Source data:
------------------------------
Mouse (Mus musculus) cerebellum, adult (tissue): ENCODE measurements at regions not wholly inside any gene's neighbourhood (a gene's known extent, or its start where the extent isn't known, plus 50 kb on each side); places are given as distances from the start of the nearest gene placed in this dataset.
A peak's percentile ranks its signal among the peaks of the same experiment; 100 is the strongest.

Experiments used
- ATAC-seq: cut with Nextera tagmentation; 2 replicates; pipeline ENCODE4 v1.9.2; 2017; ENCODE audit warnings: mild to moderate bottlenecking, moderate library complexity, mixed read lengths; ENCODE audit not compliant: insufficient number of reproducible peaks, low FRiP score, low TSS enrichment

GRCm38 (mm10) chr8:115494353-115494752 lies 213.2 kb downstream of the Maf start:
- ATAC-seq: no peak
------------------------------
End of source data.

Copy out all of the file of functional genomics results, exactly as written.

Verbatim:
Mouse (Mus musculus) cerebellum, adult (tissue): ENCODE measurements at regions not wholly inside any gene's neighbourhood (a gene's known extent, or its start where the extent isn't known, plus 50 kb on each side); places are given as distances from the start of the nearest gene placed in this dataset.
A peak's percentile ranks its signal among the peaks of the same experiment; 100 is the strongest.

Experiments used
- ATAC-seq: cut with Nextera tagmentation; 2 replicates; pipeline ENCODE4 v1.9.2; 2017; ENCODE audit warnings: mild to moderate bottlenecking, moderate library complexity, mixed read lengths; ENCODE audit not compliant: insufficient number of reproducible peaks, low FRiP score, low TSS enrichment

GRCm38 (mm10) chr8:115494353-115494752 lies 213.2 kb downstream of the Maf start:
- ATAC-seq: no peak